By Amy Erickson
In this month’s Online Classroom newsletter, Leilani Carver shares challenges she faced and innovations she employed after being asked to offer a public speaking class online. While many topics seem to lend themselves to the online format, public speaking did not. She was concerned about her students’ experience, but used many fruitful strategies to captivate her students. Although I’ve written about several of the classroom tactics she presented in her article, the following were new to me: FutureMe, Pinterest, and Berkeley’s Greater Good in Action site.
In December, I was thinking about goals for 2017. I read an article that recommended writing down one-, five-, and ten-year goals for one’s personal life, business, and health. I knew from years of coaching that goals needed to be specific, they required deadlines, and they needed to be visible. Not long after my coaching career, I learned a similar strategy for goals; a strategy Carver (2017) uses with students called SMART goals. (If you are new to the SMART goal acronym, it stands for Specific, Measurable, Attainable, Relevant, and Time-Bound.)
While coaching, I was frequently discussing, setting, and evaluating goals with student-athletes. Until reading Carver’s article, however, it had not occurred to me to ask students to set academic goals for themselves. She recommended using FutureMe to do just that. FutureMe is a website that allows visitors to send an email to their future selves. Carver (2017) asked students to write out SMART goals for the class (or semester, or year) in an email that will be returned to them at a later date. Asking students to write emails to their future selves encourages them to take time to consider their goals for the class, along with strategies to achieve those goals. Instructors could ask students to write an email outlining goals at the start of the class and possibly share it in a discussion at the conclusion of class. (This would be equally fun for instructors to do with their own goals!) I think my motivation would increase if I knew an email was flying around out in cyberspace waiting to ultimately find its way back to my in-box. Perhaps FutureMe emails will similarly make students more accountable or attentive to what it will take to succeed. It is certainly worth a try.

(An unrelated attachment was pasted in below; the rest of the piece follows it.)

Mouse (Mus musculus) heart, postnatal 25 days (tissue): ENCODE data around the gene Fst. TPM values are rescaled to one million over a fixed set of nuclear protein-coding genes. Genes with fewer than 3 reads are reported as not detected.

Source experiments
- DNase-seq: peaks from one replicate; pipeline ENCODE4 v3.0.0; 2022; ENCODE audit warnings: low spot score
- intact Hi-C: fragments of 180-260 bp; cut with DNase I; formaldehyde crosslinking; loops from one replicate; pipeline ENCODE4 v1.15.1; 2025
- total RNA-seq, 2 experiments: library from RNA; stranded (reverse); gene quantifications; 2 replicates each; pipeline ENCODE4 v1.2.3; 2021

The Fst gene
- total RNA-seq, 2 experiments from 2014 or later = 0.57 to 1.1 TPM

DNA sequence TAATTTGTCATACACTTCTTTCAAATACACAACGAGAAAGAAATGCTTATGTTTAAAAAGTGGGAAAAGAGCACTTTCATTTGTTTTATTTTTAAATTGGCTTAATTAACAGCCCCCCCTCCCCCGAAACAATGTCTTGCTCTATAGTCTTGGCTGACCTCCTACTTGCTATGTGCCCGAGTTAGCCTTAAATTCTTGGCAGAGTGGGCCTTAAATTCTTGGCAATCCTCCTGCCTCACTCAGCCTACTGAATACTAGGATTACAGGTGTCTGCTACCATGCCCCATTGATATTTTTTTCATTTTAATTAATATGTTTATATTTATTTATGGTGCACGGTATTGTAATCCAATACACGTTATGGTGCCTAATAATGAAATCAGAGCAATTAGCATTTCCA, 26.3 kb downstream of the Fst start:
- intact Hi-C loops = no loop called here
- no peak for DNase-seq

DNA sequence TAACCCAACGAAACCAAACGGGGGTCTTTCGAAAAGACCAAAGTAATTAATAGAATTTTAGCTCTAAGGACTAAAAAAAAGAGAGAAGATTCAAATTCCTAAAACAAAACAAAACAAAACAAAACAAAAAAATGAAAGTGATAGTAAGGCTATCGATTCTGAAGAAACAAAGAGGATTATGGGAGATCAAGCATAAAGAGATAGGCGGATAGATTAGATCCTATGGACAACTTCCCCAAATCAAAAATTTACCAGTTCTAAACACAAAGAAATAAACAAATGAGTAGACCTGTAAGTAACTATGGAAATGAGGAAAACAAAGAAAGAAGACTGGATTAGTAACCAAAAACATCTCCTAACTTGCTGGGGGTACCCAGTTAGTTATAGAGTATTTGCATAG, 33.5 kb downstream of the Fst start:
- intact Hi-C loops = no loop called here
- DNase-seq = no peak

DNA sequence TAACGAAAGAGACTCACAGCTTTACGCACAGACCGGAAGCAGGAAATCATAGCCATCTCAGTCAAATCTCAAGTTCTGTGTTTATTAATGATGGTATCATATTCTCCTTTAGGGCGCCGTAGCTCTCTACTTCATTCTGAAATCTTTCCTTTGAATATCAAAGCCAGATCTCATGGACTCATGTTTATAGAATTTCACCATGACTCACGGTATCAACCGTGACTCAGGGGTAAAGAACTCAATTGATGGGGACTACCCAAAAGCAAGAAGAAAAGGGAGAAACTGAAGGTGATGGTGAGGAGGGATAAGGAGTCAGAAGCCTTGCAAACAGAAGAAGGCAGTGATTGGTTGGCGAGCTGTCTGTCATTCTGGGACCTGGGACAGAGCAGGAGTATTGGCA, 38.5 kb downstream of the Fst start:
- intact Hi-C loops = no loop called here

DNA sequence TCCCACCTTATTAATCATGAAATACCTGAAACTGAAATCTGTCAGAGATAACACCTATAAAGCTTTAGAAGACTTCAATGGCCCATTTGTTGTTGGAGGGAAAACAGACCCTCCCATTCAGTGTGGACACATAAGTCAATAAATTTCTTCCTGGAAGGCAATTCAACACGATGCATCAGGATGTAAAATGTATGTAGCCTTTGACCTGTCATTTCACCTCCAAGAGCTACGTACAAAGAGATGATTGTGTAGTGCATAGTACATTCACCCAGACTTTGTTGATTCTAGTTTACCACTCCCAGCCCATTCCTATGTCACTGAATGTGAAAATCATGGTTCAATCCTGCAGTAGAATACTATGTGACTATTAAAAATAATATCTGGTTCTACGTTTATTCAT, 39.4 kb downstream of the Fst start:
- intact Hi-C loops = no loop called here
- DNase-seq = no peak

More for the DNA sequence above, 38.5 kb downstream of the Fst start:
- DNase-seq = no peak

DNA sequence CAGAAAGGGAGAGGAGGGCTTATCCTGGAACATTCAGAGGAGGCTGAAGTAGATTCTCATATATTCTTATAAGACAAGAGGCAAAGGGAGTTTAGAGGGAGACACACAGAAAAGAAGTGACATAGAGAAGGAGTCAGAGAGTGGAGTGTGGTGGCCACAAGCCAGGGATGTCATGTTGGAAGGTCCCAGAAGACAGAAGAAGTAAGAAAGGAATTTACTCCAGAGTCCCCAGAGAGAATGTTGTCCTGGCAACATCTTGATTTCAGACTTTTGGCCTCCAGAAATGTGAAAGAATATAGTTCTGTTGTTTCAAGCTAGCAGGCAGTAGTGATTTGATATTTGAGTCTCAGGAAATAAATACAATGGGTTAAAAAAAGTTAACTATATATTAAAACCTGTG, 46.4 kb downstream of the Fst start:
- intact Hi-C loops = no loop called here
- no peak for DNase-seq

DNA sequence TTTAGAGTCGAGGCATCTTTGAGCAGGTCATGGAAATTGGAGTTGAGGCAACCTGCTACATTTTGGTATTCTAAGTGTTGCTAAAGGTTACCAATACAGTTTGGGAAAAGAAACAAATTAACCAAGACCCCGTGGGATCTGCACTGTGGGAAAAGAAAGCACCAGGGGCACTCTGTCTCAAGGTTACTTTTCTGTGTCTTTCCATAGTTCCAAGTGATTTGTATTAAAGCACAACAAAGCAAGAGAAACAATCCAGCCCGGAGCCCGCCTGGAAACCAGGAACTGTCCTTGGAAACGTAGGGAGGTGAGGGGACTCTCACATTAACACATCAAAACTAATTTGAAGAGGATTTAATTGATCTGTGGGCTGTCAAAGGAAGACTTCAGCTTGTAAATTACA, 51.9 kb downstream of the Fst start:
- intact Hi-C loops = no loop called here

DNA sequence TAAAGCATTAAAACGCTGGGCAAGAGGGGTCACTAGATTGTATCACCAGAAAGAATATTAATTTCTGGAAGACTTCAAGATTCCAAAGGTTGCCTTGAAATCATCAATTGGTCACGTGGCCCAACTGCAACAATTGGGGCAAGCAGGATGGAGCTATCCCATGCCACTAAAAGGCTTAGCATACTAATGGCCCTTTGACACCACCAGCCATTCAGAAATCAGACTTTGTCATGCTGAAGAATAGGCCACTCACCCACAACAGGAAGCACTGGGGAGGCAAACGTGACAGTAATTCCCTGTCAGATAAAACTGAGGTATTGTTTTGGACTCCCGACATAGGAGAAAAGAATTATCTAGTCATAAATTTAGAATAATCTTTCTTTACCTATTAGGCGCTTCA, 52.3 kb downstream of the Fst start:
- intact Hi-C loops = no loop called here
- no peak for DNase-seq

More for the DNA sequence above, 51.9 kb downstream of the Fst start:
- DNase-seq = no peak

I have an account on Pinterest, but I do not really use it. When I used Pinterest, it was to look at designs for remodeling or patterns for knitting a hat for my grandnephew. Carver (2017) stated, “I use Pinterest for sharing content, inspirational quotations, discussion prompts, comics, examples (both good and bad), writing prompts and tips, and media representations—and to make my students laugh” (para. 12). After reading this, I was prompted to revisit Pinterest. When I pulled up the site, the following populated my screen: Books for Kids Who Don’t Like to Read, 53 Books You Won’t Be Able to Put Down, and 11 Essential Grammar Rules. Say no more! I’m going to keep Pinterest close at hand for future students.
Finally, Carver (2017) likes to “incorporate interactive exercises by utilizing the resources provided by University of California, Berkeley’s Greater Good in Action website, which offers science-based practices for living a meaningful life” (para. 6). For example, when studying positive psychology, Carver (2017) asks students to keep a gratitude journal. I think this website can be valuable even for those of us not teaching psychology courses. Recommending tools for living mindfully, affirming values, or practicing loving kindness can show our commitment to helping students and making the world a better place; win-win.